Alden Orrery – Regulatory Briefing – May 2022
The UNOOSA Legal Subcommittee met for its 61st session
The United Nations Office for Outer Space Affairs (UNOOSA) Legal Subcommittee met on 28 March to 8 April 2022 to discuss legal questions related to the exploration and use of outer space. Notably focus was placed on sustainability as a key issue for the space sector, and also the need for legal models for activities in the exploration, exploitation and utilisation of space resources and the registration of space objects, including of large constellations.
Many member states noted their intention to review, strengthen, develop or draft national space laws or policies, as well as to reform or establish the governance of national space activities.
European Space Agency contracts Airbus for further development of LISA Mission
Airbus has been awarded a contract by the European Space Agency (ESA) to further develop the implementation of Laser Interferometer Space Antenna (LISA). ESA plans to develop the first space-based observatory dedicated to studying gravitational waves. The project is currently underway and the detailed mission design is due to be completed by 2024, with launch planned for the late 2030s.
Belgium signs new Royal Decree implementing space law
After a four-year process, Belgium’s King signed a new Royal Decree implementing Belgian space law on 15 March 2022. The new decree is intended to facilitate the hosting of operational space activities while ensuring compliance with Belgium’s international obligations and commitments. The decree provides for objective criteria for the registration of non-governmental space objects and a procedure for the technical review of non-governmental activities. The decree also simplifies the process for authorisations and integrates the issues of natural resources use and exploitation into the environmental impact assessment.
Partnership between UK and US for future commercial spaceflight missions
On 11 May 2022, the US and UK signed a declaration to work together on future commercial spaceflight missions. The declaration aims to reduce the duplication in regulation and licencing requirements between the two countries for licensing of commercial space activities, reducing costs and streamlining procedures while maintaining robust safety standards.
The partnership reflects the collaboration between both countries on commercial spaceflight missions as the UK prepares for the first launch from UK soil later this year from Spaceport Cornwall. This will also support the UK space and launch industry more generally as it continues to thrive.
Independent review of Canada’s remote sensing legislation recommends significant reform
The 2022 Independent Review of the Remote Sensing Space Systems Act 2022 was published on 21 March 2022. The review found that the regulatory burden imposed on the Canadian remote sensing space industry and research development groups is hindering Canada’s competitiveness. The review recommended significant reform of its space regulations in general and the Remote Sensing Space Systems Act 2022 specifically.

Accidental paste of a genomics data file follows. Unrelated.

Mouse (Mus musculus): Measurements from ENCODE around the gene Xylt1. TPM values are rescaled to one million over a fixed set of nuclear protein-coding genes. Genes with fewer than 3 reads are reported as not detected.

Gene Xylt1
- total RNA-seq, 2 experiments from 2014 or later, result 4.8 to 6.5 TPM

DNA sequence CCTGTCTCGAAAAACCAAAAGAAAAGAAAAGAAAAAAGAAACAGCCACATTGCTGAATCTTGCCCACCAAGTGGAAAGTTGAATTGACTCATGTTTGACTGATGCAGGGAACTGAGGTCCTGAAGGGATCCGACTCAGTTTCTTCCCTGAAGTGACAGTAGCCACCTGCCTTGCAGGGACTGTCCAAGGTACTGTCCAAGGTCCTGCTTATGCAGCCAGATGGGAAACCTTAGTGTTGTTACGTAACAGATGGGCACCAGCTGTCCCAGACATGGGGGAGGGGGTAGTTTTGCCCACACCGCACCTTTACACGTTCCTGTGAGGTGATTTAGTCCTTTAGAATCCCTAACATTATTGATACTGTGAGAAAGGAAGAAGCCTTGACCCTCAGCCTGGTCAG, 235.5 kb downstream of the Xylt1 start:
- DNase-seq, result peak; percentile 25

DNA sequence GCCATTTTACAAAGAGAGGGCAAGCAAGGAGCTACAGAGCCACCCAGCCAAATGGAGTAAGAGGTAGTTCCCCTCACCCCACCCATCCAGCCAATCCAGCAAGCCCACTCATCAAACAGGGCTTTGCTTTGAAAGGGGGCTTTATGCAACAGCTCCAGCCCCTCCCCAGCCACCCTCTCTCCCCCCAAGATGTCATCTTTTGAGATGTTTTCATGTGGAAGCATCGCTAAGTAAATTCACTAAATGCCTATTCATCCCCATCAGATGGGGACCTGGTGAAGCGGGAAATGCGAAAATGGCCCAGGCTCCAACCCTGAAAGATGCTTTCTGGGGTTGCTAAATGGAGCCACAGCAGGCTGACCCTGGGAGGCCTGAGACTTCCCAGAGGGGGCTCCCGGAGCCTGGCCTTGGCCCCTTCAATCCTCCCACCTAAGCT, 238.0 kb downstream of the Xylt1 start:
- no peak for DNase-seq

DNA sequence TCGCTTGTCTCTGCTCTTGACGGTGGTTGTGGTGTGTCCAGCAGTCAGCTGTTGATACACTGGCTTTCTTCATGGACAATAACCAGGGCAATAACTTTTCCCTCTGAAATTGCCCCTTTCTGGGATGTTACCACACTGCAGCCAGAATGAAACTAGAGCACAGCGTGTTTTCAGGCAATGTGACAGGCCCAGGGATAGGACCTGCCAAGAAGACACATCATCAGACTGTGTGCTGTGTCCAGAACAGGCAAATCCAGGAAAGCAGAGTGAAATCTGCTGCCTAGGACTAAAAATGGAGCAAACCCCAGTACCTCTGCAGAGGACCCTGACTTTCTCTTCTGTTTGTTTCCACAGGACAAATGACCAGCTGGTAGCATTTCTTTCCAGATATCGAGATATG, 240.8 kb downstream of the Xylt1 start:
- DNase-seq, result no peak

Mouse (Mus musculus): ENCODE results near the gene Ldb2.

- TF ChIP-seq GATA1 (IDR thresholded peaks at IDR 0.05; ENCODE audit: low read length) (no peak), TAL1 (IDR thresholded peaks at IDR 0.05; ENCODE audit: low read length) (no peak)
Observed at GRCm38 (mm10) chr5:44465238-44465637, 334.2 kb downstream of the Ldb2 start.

Industry pushes for NASA authorisation in proposed competitiveness bills
A conference committee of more than 100 members of the US Congress met for the first time on 12 May 2022 to discuss reconciling the Senate’s United States Innovation and Competition Act (USICA) with the House’s America Creating Opportunities for Manufacturing Pre-Eminence in Technology and Economic Strength Act (COMPETES). Both bills are broad-ranging but have differences that the conference committee will seek to resolve. In particular the USICA includes a NASA authorisation bill which is absent from the COMPETES. Industry groups are strongly pushing for the legislation to include a NASA authorisation bill or for a standalone bill to be passed to provide NASA, stakeholders and the public with a common understanding and reaffirmation of NASA’s goals.
Australia consults on proposed changes to rules for space and high power rocket activities
The Australian Space Agency has sought feedback on proposed changes to the rules for space and high power rocket activities. The changes are intended to reduce barriers to participants and the regulatory burden on applicants, while maintaining safety standards. The proposed changes will remove requirements relating to the independence of suitably qualified experts for licence applications.
This will enable companies to develop and use in-house capability rather than requiring external expertise. This is the first amendment to the legislation following the Australian Government’s space package announcement on 3 March 2022. Further proposed amendments to the legislation are expected.
Australia establishes Defence Space Command
Australia has established the Defence Space Command which will include the Australian Navy, Army and Air Force personnel, as well as other public service members. The Command will further develop Australia’s military space capabilities and counter emerging threats, as well as enhance situational awareness and provide real-time communications in the geostrategic environment.
New Zealand releases three-year review of space legislation
The New Zealand Government has published a review of the operation and effectiveness of the law controlling commercial space activities and has signalled a further study on wider space policy issues to commence later in 2022. The review was mandated in the legislation following the first three years of the law being in place. The review concluded that the framework for commercial space activities has performed well and notably there have been no material safety or security issues. Recommendations were made to future-proof the regime (e.g. by addressing emerging technologies) and clarify potential ambiguities.